Conficker.E – all grown up…

Having done some more digging into the recent Conficker update, dubbed “Conficker.E”, I have been able to flesh out a number of the key points from our initial analysis when the update first came out.

In particular, the dropped DLL component looks simply like a recompilation of the Conficker.C DLL component. It has much of the same functionality as the previous variant; the startup, installation process, and armor techniques are as we analyzed them in our technical analysis, and the peer-to-peer logic is all present. While the samples are not identical, there are merely a few metamorphic assembly level changes and the jmp offsets to obfuscate the p2p code are different, but the overall program flow is the same between the two.

It follows naturally from this that Sophos detects both Conficker.C and Conficker.E DLL components as Mal/Conficker-B.

There are a few key logic changes however between the C and E variants. One striking difference between the two — the rendezvous domain monitoring code is absent. Machines infected with the new Conficker.E will no longer make the 500 lookups to pseudo-randomly generated domains each day.

As such, Conficker.E nodes rely entirely on the peer-to-peer capabilities for an updating mechanism. Keep in mind that this is not at all a reduction in flexibility — the p2p mechanisms are able to share digitally signed arbitrary content between other Conficker nodes, and the Conficker authors can easily bootstrap a connection into the p2p network by seeding one of their own machines with an updated binary.

Another key change involves the hook to NetpwPathCanonicalize — this now appears to be a patched version of the original call in netapi32.dll, presumably repairing the vulnerability and, more importantly, restoring the expected functionality of a normal (i.e. non-Conficker infected) Windows machine. This appears to be a direct response to make Conficker.E immune to the online scanners that rely on the unique Conficker-only behavior of the NetpwPathCanonicalize function to determine if your machine is infected with a variant of Conficker.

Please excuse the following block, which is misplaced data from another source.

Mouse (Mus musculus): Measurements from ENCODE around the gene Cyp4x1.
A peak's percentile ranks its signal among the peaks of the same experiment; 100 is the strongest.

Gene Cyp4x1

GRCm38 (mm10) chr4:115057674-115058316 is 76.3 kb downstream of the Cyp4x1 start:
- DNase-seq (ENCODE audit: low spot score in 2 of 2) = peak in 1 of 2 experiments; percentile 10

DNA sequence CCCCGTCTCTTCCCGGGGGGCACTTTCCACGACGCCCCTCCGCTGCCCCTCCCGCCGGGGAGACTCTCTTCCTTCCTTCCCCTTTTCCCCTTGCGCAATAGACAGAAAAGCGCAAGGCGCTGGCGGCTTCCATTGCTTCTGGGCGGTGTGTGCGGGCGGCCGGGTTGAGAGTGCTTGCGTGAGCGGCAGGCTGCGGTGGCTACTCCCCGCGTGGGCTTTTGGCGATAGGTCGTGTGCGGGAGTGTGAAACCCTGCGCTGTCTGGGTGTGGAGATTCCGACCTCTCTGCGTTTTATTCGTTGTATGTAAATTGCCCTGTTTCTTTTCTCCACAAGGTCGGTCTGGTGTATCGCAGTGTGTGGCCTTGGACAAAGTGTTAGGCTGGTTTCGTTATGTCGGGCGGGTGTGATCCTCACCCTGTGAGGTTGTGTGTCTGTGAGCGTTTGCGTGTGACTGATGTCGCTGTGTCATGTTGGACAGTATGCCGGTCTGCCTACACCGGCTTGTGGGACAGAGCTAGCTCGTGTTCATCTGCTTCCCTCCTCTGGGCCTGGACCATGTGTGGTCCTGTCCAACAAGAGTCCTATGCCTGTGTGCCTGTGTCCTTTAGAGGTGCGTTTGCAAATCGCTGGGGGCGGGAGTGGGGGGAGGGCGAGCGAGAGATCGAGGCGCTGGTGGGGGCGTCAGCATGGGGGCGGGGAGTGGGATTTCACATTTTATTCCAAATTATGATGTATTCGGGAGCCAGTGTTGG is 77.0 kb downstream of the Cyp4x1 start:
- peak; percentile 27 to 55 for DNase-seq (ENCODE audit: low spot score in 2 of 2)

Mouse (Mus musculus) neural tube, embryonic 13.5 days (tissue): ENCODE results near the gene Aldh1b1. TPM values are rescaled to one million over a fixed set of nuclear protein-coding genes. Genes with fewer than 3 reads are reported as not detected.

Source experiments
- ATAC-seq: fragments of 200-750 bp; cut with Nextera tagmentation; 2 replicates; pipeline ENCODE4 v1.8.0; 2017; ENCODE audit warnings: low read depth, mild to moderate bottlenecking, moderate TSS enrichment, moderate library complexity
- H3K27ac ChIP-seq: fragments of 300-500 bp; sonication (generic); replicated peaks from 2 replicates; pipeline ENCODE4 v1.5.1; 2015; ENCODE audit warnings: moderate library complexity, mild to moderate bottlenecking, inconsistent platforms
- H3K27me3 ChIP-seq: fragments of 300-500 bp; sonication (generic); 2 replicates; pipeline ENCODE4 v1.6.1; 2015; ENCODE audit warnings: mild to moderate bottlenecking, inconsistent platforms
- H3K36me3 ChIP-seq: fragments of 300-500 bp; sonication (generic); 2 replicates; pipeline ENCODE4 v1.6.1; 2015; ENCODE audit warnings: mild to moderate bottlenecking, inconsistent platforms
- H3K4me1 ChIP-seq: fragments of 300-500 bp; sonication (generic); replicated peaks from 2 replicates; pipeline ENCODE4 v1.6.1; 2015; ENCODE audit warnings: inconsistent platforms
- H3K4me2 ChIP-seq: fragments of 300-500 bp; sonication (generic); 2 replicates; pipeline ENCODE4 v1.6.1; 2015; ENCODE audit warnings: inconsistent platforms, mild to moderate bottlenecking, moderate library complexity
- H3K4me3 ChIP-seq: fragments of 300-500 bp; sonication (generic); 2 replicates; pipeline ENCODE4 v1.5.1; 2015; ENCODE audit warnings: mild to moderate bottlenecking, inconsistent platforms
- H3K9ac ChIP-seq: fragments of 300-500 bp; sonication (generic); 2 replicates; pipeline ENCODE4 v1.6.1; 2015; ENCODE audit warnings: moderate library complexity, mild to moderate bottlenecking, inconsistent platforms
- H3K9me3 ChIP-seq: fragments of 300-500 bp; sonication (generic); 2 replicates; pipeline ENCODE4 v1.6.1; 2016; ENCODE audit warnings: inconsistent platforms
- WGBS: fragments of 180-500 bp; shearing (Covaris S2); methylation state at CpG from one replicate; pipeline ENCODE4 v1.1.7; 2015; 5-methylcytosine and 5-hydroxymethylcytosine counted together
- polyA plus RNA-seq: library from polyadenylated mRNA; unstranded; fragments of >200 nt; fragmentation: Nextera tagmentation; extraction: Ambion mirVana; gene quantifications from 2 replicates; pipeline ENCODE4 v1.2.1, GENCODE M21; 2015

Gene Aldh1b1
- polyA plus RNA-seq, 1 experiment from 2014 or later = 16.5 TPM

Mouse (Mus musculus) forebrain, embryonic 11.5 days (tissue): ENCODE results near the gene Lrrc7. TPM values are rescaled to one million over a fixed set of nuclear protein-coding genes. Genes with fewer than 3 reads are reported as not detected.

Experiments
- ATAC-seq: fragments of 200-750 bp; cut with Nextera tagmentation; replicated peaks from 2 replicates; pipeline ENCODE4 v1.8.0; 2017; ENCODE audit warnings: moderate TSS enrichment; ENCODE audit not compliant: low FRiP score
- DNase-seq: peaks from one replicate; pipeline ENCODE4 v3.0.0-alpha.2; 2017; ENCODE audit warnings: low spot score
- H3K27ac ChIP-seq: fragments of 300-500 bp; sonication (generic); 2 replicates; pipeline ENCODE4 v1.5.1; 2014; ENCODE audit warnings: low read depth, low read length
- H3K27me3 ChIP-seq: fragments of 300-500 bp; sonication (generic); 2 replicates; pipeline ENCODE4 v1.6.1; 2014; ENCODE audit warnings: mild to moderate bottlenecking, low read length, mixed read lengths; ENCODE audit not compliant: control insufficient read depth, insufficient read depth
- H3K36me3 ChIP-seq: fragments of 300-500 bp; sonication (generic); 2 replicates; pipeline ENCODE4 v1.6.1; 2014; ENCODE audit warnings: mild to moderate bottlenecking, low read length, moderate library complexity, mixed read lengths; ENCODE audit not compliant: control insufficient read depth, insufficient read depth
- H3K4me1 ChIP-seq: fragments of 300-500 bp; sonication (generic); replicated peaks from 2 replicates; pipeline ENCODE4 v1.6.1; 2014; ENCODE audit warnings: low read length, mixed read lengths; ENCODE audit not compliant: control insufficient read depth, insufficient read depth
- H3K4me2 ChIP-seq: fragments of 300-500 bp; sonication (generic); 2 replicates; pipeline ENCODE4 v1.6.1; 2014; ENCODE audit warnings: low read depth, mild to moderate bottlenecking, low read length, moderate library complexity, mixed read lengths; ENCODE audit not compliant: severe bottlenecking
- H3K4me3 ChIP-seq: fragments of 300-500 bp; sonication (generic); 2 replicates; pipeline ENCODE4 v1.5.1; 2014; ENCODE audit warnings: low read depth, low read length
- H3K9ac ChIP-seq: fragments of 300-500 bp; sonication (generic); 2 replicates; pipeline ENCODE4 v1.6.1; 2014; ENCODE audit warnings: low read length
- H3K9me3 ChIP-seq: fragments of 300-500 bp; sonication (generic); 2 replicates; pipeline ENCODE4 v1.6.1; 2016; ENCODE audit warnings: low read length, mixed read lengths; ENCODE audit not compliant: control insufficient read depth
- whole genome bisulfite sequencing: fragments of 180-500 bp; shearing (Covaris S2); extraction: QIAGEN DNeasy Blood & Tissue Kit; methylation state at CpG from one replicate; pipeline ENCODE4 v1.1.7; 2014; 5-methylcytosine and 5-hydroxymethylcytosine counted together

Indeed, as we speculated, the Conficker Workgroup confirms the scanners “no longer work” on Conficker.E in their recently published Conficker timeline. Though there are indeed slight behavior changes in this latest hook, they do not facilitate remote detection.

For example, Conficker.E’s patched NetpwPathCanonicalize returns ERROR_INVALID_NAME when it fails to dynamically import the original NetpwPathType (used to implement the patched function as it normally behaves in netapi32.dll).

As is now quite obvious, the hook’s behavior was never a robust detection strategy to begin with. However, along these lines, a notable similarity between Conficker.C and Conficker.E is the p2p port number calculation. Both variants use the same calculation to bootstrap connectivity into the Conficker p2p network, which is a deterministic mapping of an IP address to port numbers using a weekly time seed.

Looking for these open port numbers would be a much more robust strategy for detection Conficker.C or .E nodes — keying on information the network actually relies on for its operation. And with the rough probability of a machine having all four Conficker ports open being (1/2^16)^4 =
, it seems quite unlikely to false-pos.

And determining if your machine is infected is important — the Conficker p2p network is actively sharing malicious content. In addition to Conficker’s link to Waled, our honeypots have turned up with rootkit, fake AV and, just in today, Troj/Virtum-Gen samples.

So… with no more calling home, getting mixed up with “the wrong people”, and a stronger affinity for its peers than its parents, Conficker.E may be into its adolescent rebellion.

As such, I am currently considering a detection to flag the following suspicious behaviors on your machine; back-talk, listening to loud intolerable music, piercings in new and strange places, and binge drinking.

Please send us a sample if you notice your machine exhibiting any of these or other generally defiant behaviors.